Trauma – an understanding

According to the mental health charity MIND, trauma is when ‘we experience stressful, frightening or distressing events.’ As has become evident during the covid crisis, trauma has become a contemporary issue. From the direct impact of covid itself to its indirect effects such as redundancy, homelessness, and domestic violence, there is a pressing need for individuals, families, employees, and employers to be aware of trauma, its effects, and how to respond to it.

A unique experience

Anyone who has experienced trauma will tell you it is a unique experience. Sufferers can be, to varying degrees, conscious or unconscious of both the traumatic events they go through and the trauma they cause. Awareness of symptoms and effects does not always result in people joining the dots. There are no helpful emails sent to our inboxes, no text messages to our phones. People often ‘discover’ they are traumatised as they try to make sense of why things are as they are.

People present differently with trauma, too. They can be overly dependent or withdrawn, chaotic or controlled, hyperaroused or shutdown. And overcoming trauma is a similarly individual experience. Psychological approaches that resolve trauma for one person might worsen it for another.

Factors that can increase susceptibility to trauma include previous traumatic history, poor mental health and wellbeing, the severity of the traumatic event(s), and the degree of challenge and disruption the trauma represents to someone’s identity, beliefs, and life circumstances.

Psychological and physical

While trauma is a psychological condition, it is more helpful to understand it as having psychological and physical characteristics. This is most obvious when the trauma is physical in nature, such as covid or assault. However, even when the trauma is purely psychological, such as trauma associated with redundancy, there are still physical aspects. Pain, intestinal conditions, and migraines are all common symptoms, for example.

Big T and small t

Trauma exists on a spectrum. Big T traumas are life-threatening or seriously disabling. Small t traumas, while severe, do not pose a threat to life or are less incapacitating. I use these terms to help people capture their subjective experience of trauma. A Big T trauma to one person can be a small t to someone else. These are my terms, of course. If you were to speak to a psychiatrist, they might use terms such as Post Traumatic Stress Disorder or Complex Post Traumatic Stress Disorder. People with Big T or complex trauma can be permanently traumatised, while small t or less complex trauma can come and go.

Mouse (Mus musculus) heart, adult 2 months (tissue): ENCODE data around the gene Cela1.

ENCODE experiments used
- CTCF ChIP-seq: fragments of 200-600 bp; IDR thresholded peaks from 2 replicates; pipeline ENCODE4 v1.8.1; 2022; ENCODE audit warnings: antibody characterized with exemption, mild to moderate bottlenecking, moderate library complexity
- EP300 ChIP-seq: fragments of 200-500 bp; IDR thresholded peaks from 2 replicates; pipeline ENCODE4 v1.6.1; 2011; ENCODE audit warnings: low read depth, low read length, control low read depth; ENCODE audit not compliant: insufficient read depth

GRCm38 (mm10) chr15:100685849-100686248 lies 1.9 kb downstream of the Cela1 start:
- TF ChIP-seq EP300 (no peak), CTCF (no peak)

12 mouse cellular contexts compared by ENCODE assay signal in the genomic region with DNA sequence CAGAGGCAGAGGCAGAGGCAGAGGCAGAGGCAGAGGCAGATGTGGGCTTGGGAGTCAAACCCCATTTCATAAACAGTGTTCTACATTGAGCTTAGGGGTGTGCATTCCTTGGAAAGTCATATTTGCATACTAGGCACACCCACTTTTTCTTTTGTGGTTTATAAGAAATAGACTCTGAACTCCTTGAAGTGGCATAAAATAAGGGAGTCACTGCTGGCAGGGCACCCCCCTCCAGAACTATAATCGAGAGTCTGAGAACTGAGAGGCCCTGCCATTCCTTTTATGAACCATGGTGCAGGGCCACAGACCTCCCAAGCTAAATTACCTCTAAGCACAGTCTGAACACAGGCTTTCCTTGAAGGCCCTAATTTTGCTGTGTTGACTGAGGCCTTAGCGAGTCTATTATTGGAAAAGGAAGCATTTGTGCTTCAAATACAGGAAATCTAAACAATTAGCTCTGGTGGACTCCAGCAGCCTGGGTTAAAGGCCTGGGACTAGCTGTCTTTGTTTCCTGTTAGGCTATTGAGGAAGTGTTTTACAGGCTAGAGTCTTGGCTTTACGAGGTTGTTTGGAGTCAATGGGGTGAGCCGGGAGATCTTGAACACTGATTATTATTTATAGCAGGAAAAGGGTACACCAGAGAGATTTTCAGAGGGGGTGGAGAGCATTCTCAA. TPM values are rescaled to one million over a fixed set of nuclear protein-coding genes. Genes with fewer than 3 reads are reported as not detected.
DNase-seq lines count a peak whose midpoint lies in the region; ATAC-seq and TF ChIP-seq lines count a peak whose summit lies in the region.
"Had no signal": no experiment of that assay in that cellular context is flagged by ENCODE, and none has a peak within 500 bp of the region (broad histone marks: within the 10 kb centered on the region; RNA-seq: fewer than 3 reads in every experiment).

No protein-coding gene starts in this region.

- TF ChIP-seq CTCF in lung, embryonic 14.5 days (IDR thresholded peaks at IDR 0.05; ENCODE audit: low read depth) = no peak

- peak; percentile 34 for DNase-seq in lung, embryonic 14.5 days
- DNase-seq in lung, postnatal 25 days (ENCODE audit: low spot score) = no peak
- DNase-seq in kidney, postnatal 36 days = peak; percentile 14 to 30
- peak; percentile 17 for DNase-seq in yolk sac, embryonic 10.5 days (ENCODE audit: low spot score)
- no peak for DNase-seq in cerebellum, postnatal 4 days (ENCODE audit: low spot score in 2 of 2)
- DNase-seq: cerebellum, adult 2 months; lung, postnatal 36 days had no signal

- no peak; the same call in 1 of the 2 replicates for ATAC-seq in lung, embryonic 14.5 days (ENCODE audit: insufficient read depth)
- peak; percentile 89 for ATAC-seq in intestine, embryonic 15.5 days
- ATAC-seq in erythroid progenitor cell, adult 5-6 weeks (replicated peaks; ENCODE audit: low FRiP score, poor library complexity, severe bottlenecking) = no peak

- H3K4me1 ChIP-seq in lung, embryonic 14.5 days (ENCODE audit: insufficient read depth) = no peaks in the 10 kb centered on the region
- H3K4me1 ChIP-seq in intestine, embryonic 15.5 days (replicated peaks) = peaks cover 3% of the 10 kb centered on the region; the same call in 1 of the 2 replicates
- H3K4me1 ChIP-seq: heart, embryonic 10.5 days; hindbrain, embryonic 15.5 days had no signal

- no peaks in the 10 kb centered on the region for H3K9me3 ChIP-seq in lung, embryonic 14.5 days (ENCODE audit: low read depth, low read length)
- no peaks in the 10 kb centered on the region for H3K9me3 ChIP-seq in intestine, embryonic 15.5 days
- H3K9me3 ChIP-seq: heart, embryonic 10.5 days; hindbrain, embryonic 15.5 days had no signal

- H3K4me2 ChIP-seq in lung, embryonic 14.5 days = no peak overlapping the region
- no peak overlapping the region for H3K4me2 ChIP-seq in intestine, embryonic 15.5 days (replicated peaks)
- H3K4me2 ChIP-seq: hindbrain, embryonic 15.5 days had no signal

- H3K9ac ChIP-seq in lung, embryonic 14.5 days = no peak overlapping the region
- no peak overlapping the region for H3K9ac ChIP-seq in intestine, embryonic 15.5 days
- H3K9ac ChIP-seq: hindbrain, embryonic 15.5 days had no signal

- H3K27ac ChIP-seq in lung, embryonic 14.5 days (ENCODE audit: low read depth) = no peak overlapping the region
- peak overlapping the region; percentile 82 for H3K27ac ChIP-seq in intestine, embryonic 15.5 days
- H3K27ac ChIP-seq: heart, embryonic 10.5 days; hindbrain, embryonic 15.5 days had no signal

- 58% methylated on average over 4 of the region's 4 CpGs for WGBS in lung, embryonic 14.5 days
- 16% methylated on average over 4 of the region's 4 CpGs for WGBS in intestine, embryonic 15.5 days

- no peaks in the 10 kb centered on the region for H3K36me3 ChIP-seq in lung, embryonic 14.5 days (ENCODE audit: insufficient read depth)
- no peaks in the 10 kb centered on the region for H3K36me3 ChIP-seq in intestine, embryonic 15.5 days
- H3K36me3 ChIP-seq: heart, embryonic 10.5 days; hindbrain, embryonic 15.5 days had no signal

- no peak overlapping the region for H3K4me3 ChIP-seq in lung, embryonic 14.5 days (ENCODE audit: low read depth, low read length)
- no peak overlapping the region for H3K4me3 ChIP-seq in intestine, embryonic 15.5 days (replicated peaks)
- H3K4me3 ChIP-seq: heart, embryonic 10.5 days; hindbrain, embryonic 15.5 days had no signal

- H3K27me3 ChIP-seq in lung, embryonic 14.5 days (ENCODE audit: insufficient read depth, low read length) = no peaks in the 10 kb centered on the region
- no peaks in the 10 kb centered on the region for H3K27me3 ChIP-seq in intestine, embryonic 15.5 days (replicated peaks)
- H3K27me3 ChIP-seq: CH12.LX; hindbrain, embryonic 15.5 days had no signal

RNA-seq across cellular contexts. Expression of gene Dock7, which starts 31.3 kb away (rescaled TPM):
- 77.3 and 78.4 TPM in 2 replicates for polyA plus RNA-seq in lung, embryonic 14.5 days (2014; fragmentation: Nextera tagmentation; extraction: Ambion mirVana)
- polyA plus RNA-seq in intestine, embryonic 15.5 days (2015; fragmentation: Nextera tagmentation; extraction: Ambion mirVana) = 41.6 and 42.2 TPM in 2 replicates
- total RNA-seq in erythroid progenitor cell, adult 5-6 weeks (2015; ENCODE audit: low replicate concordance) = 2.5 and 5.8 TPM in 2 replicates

Single and repeated, personal and impersonal

Trauma can result from single or repeated events. A road traffic accident is an example of a one-off trauma; being in an abusive relationship an example of repeated trauma. These examples also reflect the personal and impersonal nature of trauma, which can occur because of who someone is or be entirely unconnected to them. However, all traumas will feel personal.

The language of trauma

As a practitioner, I hear the following words from clients: frightened, under threat, humiliated, rejected, abandoned, invalidated, unsafe, unsupported, trapped, ashamed, powerless. But it isn’t just through words that people describe their trauma. Non-verbal language can be equally telling and informative, such as posture, hypervigilance, lack of eye contact, and erratic physical movement.

Psychoeducation

Perhaps more than any other psychological issue, there is an understandable need to demystify trauma. This is called psychoeducation. Trauma can be annoyingly mysterious to both sufferers and the people around them. I see many people who come into coaching and therapy mistaking a symptom or effect for the cause. They know something is wrong and look around for the best explanation. Simply knowing what is happening can make a huge difference.

Even if someone knows they are traumatised, they can still develop their awareness through psychoeducation. As a practitioner, I am in a great position to share information. Fight, flight, freeze responses, sensory information processing, memory distortion, and safe psychological approaches to detraumatising – information like this can significantly enhance someone’s knowledge of their trauma and consequently ameliorate it.